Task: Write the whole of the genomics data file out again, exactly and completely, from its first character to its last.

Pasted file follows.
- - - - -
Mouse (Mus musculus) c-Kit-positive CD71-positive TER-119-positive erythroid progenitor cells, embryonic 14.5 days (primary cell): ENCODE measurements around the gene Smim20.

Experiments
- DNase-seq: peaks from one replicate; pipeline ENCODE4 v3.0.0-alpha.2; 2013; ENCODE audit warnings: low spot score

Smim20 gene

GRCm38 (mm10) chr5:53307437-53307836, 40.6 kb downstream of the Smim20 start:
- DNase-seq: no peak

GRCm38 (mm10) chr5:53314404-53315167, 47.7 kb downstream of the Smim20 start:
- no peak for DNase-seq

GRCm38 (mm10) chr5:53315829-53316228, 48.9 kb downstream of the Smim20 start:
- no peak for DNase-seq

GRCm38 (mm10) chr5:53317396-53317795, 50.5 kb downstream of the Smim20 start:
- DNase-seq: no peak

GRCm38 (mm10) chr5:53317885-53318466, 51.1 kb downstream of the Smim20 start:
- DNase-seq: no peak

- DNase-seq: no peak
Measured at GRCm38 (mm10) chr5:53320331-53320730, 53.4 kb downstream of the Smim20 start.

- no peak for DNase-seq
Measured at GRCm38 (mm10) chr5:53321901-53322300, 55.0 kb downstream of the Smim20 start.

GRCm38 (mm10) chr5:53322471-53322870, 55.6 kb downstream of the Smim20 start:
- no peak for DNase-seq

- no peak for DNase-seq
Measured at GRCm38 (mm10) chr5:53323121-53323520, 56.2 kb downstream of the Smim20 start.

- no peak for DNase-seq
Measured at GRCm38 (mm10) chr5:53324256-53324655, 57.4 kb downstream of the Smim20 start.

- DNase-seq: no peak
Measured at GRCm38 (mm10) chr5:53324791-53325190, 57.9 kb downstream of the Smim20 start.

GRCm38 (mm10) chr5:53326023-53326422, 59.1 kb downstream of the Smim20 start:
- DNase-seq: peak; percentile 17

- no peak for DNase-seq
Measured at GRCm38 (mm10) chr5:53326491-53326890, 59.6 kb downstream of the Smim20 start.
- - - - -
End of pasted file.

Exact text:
Mouse (Mus musculus) c-Kit-positive CD71-positive TER-119-positive erythroid progenitor cells, embryonic 14.5 days (primary cell): ENCODE measurements around the gene Smim20.

Experiments
- DNase-seq: peaks from one replicate; pipeline ENCODE4 v3.0.0-alpha.2; 2013; ENCODE audit warnings: low spot score

Smim20 gene

GRCm38 (mm10) chr5:53307437-53307836, 40.6 kb downstream of the Smim20 start:
- DNase-seq: no peak

GRCm38 (mm10) chr5:53314404-53315167, 47.7 kb downstream of the Smim20 start:
- no peak for DNase-seq

GRCm38 (mm10) chr5:53315829-53316228, 48.9 kb downstream of the Smim20 start:
- no peak for DNase-seq

GRCm38 (mm10) chr5:53317396-53317795, 50.5 kb downstream of the Smim20 start:
- DNase-seq: no peak

GRCm38 (mm10) chr5:53317885-53318466, 51.1 kb downstream of the Smim20 start:
- DNase-seq: no peak

- DNase-seq: no peak
Measured at GRCm38 (mm10) chr5:53320331-53320730, 53.4 kb downstream of the Smim20 start.

- no peak for DNase-seq
Measured at GRCm38 (mm10) chr5:53321901-53322300, 55.0 kb downstream of the Smim20 start.

GRCm38 (mm10) chr5:53322471-53322870, 55.6 kb downstream of the Smim20 start:
- no peak for DNase-seq

- no peak for DNase-seq
Measured at GRCm38 (mm10) chr5:53323121-53323520, 56.2 kb downstream of the Smim20 start.

- no peak for DNase-seq
Measured at GRCm38 (mm10) chr5:53324256-53324655, 57.4 kb downstream of the Smim20 start.

- DNase-seq: no peak
Measured at GRCm38 (mm10) chr5:53324791-53325190, 57.9 kb downstream of the Smim20 start.

GRCm38 (mm10) chr5:53326023-53326422, 59.1 kb downstream of the Smim20 start:
- DNase-seq: peak; percentile 17

- no peak for DNase-seq
Measured at GRCm38 (mm10) chr5:53326491-53326890, 59.6 kb downstream of the Smim20 start.